A crucial aspect of NHEJ must be the ordered and regulated assembly of the ligation machinery at a break, given that the Ku, MRX, and DNA ligase IV complexes are too large to all be coresident at an extreme DSB terminus and that both MRX and Ku have NHEJ-independent functions at DNA ends. What specific protein-protein interactions are required, and how do they facilitate Dnl4-catalyzed ligation of the DSB? To shed light on these questions, we screened a nearly comprehensive set of potential interactions and identified three that could help coordinate NHEJ (Fig. ). Functional analysis of the Yku80 and Xrs2 domains, predicted to interact with DNA ligase IV, confirmed their importance to NHEJ in vivo and revealed that they are substantially redundant with respect to NHEJ function. Specifically, clear mutant defects demonstrate that the extreme C terminus of Yku80 and the FHA domain of Xrs2 are required for NHEJ, with a strict separation from the telomere, checkpoint, and recombination functions of these proteins. Below we consider how these protein domains might act to facilitate NHEJ.
Our two-hybrid and mutational analyses of the Yku80 C terminus suggest that it has an important role in binding and perhaps positioning or stimulating Dnl4. All experiments, including our inability to demonstrate such binding in vitro to date, indicate that this interaction is weak, however. Thus, we cannot rule out the possibility that the observed NHEJ function of this Yku80 region is something other than direct Dnl4 binding. Alternatively, the weakness of the interaction may simply reflect its greater relevance in the context of DSB-bound proteins. Indeed, Dnl4 binding by the Yku80 C terminus is consistent with the known structure of DSB-bound Ku. Human Ku, and presumably yeast Ku, forms a ring that slides onto DNA in only one orientation with respect to the end (Fig. ) (42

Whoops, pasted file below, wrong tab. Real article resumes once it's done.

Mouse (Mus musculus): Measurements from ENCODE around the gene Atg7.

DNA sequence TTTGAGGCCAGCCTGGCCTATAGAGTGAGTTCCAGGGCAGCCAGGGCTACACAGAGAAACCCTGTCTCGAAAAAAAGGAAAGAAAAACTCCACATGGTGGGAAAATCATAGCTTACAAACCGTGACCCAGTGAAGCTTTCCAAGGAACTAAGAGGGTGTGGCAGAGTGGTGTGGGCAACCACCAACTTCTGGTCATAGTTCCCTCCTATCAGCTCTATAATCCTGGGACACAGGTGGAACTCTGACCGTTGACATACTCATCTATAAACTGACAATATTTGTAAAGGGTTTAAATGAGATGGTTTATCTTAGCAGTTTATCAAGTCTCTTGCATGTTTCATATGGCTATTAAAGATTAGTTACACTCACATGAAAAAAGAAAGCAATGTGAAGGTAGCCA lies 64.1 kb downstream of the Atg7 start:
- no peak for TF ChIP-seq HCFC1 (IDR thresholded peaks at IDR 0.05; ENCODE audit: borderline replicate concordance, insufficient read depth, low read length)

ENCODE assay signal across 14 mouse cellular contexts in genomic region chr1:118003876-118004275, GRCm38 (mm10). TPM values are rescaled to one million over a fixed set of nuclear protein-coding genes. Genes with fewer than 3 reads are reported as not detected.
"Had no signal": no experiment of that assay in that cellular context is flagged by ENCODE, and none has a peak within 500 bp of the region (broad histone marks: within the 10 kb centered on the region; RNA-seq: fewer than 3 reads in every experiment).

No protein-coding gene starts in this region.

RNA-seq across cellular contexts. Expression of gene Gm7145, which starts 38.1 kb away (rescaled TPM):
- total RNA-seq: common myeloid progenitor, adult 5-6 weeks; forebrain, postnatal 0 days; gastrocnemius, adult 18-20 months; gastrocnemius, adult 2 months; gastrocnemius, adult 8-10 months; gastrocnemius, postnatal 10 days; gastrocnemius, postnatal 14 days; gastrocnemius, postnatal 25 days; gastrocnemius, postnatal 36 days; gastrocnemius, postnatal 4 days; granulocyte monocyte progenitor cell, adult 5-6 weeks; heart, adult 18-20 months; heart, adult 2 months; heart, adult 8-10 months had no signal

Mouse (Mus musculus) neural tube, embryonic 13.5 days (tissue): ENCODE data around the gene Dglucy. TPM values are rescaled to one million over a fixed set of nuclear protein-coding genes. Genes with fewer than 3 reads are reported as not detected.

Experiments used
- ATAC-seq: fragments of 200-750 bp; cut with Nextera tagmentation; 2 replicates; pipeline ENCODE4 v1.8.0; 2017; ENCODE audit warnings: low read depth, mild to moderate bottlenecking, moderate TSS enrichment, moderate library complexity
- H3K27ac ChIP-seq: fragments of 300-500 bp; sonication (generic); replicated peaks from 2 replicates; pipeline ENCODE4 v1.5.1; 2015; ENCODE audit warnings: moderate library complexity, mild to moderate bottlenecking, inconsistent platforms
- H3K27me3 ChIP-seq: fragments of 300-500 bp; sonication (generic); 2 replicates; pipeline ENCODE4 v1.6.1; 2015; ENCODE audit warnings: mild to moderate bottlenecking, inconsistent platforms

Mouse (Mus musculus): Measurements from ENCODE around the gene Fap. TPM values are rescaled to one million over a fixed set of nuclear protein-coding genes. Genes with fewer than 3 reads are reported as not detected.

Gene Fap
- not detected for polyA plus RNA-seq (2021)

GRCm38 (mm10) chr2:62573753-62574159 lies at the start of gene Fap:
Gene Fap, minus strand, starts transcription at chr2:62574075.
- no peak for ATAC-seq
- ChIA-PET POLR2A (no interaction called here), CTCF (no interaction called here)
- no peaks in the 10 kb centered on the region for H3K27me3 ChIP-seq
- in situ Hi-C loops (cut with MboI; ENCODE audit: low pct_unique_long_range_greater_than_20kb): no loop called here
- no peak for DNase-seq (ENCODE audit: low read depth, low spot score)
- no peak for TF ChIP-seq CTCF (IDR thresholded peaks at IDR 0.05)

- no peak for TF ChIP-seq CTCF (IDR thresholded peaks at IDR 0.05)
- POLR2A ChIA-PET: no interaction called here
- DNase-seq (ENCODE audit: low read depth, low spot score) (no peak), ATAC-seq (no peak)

). The crystallized Ku protein lacked the C-terminal tail of Ku80, demonstrating that this region is not required for end binding. However, it is clear that the C terminus of Ku80, and not Ku70, will be oriented to face the DSB, putting it in position to promote ligation.
FIG. 6. The NHEJ critical region of theYku80 C terminus. (A) The crystal structure of the human Ku70/80 heterodimer (light gray) bound to DNA (dark gray) reveals that the C terminus of Ku80 is oriented toward the DSB terminus. The C-terminal residue of the partial (more ...)
To explore this in more detail, we compared multiple Ku80 sequences, available solution structures of the human Ku80 C terminus (18
), and secondary structural predictions using PHD/PROF (32
). This analysis revealed three Ku80 C-terminal types in eukaryotic cells (Fig. ). The first type, exemplified by human Ku80, shows an extended region terminating in an α-helical bundle, as seen by nuclear magnetic resonance (NMR), and a 12-amino-acid C-terminal region that interacts with DNA-PKcs (16
). The second type, exemplified by the fungus Magnaporthe grisea
, retains the same apparent helical-bundle structure but lacks the last DNA-PKcs-interacting region. Indeed, this helical bundle is conserved in most eukaryotes (18
), but only organisms with DNA-PKcs homologues contain the last region (10
). Intriguingly, the third class, including Saccharomyces cerevisiae
and its closest relatives, does not even harbor the helical bundle.
Given this divergence of the Ku80 C terminus, it is not immediately clear if it functions analogously in all organisms. However, the Yku80 C terminus does contain a single putative α-helix that corresponds precisely to the NHEJ critical region (amino acids 608 to 615). Strikingly, this helix may be conserved just N-terminal to the M. grisea
helical bundle (Fig. ). Moreover, the DNA-PKcs-interacting region at the extreme C terminus of human Ku80 is also predicted to fold as a very similar amphipathic α-helix (Fig. ) (18